Tampering with history

Sn. Subrahmanya sns at IX.NETCOM.COM
Fri Jun 19 13:53:17 UTC 1998

At 10:49 AM 6/19/98 +0200, LArs Martin Fosse wrote:
>The reason for the "removal" of the Aryans from India to
>Europe, was the insight that there were far more Indo-European languages in
>Europe than in India, which, among other things, would suggest that Europe
>or Eurasia would be the starting point of the Indo-European expansion. Thus,
>your retrofitting hypothesis does not really stick.
This is very debatable. It is not right to say that India does not have
linguistic diversity !!. The range of languages in India is mind boggling.
Actually, the presence of Kentum traces in some of the Indian languages,
that has been suggested by Zoller isnt much of a surprise to Indigenists.
Also, it wouldnt be surprising at all if more Kentum traces are found in
the Dardic, Kafir and other languages in N.India.
> From Tarim Basin to Baluchistan you find tremendous variety of languages -
Tocharian, Dardic,so called "Kafir", Bangani, Brahui etc...

Also migrationists typically tend to regard the language of the Rgveda as
indicative of all Arya presence in the subcontinent. This is not correct.
The Rgveda mostly represents a Puru dialect. There were most definitely
other people in the area who  considered themselves "Arya" as well.
>Retroflexion may be both. Modern Norwegian and Swedish both have
>retroflexion, which developed quite independently of Dravidian languages!
You are right. That is why it is not correct to say that migration into
India caused the development of retroflexion.
>Archaeology: There is some evidence (see Parpola). Textual: See Witzel's
>reconstruction of early Indo-Aryan history based on Vedic. Genetic:
>According to the genetic studies I have read, there is genetic evidence. I
>believe a book on the subject is forthcoming in India with a contribution by
Witzels reconstruction of Vedic Textual history demands all kinds
of reminiscences !!.  Let us not get into that again.
None of the archeologists seem to think that there is any evidence
of a migration.
As for the genetic evidence, let us wait for the book.
>>Thus the original evidence on which invasion/migration was postulated
>>doesnt exist !...So - the linguistic evidence  which relied on such
>>archeological confirmation is also suspect !!.
>Not true. SOME of the supposed evidence has been discarded. But certainly
>not all. And new evidence has emerged.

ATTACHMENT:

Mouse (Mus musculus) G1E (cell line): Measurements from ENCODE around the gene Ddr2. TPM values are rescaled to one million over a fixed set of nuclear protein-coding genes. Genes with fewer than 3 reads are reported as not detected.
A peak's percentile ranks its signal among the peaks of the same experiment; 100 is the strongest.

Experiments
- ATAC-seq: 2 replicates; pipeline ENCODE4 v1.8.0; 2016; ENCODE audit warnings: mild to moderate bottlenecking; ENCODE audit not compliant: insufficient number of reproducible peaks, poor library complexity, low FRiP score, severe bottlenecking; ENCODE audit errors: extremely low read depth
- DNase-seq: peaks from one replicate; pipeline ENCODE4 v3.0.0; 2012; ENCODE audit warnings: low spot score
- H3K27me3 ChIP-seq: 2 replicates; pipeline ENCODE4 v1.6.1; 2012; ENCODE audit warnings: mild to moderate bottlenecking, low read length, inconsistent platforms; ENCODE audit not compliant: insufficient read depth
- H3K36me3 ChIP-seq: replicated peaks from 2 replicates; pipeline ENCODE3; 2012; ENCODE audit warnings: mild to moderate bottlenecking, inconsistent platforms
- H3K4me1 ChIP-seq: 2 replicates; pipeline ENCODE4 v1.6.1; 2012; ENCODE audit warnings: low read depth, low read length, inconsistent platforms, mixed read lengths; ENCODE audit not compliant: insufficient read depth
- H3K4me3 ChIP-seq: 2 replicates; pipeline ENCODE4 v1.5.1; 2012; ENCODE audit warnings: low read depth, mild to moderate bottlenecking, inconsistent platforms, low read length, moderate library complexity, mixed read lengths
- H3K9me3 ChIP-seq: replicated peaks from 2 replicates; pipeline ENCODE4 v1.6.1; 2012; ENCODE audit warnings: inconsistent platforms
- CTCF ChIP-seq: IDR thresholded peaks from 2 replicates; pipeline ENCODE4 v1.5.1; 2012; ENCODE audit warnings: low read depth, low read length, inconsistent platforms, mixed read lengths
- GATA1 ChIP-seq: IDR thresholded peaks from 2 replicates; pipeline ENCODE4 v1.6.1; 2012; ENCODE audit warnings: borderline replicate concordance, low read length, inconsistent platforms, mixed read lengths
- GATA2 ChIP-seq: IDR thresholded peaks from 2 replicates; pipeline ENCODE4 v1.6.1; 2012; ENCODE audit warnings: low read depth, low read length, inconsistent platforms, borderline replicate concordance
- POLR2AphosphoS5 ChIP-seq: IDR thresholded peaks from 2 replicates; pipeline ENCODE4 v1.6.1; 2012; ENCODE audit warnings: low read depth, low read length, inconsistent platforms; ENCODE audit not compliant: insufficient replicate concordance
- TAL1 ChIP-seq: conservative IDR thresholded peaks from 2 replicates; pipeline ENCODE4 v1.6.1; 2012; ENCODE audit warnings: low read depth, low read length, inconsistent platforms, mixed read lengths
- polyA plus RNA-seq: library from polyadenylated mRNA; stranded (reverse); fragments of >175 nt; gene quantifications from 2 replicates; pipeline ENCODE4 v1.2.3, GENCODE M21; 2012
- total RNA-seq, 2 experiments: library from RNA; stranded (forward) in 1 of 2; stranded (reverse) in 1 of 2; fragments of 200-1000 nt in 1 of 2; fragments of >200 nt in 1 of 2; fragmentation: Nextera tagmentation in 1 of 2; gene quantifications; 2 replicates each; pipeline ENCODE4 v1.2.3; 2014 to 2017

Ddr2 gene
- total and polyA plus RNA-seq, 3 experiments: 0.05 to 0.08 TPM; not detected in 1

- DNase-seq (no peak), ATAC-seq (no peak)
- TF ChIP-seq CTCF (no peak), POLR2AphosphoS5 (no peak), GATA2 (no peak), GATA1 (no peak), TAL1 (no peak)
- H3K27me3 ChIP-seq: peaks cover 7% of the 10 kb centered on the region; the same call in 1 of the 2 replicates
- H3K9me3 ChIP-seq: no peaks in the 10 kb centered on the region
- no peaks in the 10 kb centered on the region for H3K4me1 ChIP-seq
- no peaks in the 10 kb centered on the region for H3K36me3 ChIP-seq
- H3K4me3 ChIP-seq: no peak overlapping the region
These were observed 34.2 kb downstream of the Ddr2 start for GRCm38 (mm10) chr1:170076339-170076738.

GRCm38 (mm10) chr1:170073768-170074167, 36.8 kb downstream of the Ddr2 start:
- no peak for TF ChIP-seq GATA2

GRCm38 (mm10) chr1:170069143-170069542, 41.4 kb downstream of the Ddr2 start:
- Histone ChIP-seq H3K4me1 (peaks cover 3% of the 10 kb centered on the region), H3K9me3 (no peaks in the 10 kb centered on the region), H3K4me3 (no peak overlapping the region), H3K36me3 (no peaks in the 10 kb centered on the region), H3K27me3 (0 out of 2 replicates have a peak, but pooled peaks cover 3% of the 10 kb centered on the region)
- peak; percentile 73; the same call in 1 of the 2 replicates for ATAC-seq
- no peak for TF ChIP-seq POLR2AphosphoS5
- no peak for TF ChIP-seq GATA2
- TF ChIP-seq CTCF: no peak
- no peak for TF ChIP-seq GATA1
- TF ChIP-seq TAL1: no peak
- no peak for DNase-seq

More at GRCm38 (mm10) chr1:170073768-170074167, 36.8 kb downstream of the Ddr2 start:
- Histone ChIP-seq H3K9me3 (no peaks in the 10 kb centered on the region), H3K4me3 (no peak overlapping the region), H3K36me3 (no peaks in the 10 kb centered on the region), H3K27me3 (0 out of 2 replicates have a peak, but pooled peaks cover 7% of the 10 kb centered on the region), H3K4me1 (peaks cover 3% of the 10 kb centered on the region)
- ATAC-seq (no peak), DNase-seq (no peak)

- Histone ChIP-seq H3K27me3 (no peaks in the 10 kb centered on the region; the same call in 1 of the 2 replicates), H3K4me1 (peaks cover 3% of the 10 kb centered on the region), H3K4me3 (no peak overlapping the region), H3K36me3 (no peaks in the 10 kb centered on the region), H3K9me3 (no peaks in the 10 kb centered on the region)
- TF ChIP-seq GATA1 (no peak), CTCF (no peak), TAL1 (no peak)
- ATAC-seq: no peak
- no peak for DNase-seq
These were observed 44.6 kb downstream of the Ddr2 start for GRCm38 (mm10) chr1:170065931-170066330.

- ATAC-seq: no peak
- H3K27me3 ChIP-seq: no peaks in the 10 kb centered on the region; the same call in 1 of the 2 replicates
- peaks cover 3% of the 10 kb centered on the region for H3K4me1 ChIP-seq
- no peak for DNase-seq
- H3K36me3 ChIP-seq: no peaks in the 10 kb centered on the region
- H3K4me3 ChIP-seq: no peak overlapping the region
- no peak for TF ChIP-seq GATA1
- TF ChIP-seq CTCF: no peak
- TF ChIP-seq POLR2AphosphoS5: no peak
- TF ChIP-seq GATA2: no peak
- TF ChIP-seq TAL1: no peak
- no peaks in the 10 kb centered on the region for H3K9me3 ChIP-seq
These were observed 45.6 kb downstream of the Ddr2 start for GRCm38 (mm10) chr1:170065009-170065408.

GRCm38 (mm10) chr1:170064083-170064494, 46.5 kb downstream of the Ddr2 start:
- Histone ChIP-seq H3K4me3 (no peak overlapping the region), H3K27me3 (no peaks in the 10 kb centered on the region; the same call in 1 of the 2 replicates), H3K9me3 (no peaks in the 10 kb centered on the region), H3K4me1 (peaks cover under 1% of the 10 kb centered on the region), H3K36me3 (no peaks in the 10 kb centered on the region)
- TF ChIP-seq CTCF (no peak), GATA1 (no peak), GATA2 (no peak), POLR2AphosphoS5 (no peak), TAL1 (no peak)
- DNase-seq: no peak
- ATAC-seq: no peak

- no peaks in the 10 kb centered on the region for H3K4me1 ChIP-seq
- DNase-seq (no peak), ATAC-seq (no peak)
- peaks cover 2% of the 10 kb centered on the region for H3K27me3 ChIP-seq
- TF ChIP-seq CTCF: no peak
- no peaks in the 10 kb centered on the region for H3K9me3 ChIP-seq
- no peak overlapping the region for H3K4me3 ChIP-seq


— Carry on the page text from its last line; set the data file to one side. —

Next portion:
Please give details, as to what has not been discarded and what the new
evidence is.
>Corroborative evidence is always an advantage. But I know of no historical
>example where a language family has spread over a large part of a continent
>simply by dint of example. If the Aryan languages didn't come from India,
>they would have to have entered the subcontinent, and to be carried there by
>a group of people large enough to make a real impact.
You make an excellent point here !..Is central asia been capable of producing
the population needed to go all around Asia and Europe to make such an impact
as the Indo-Europeans have done. Nomads who generally do not have such surplus
food cannot be expected to produce the population needed to colonize such a
 area !!. Is Ukraine capable of producing the population neeeded to go out and
populate the whole area form India to Ireland so thorougly as the
Indo-Europeans have ?
>I suspect that by the
>year 1000 BCE, Northern India was a bit like Latin America 300 years ago:
>Lots of Europeans streaming in, mostly Spanish speaking, and confronting the
>local populations.
Wrong!. First you have to prove that whatever area in Central Asia could produce
the population needed to overwhelm all of North India and impose its own culture
and language on a more advanced civilization.
>I am afraid you are right. It is a bit sad that you don't want to discuss
>the methodical problems involved in the study of ancient history. Discussing
>proofs when we don't even agree upon what would constitute a proof is a bit
I am willing to discuss the methodical problem - but did not want to
get into a rhetoric match.


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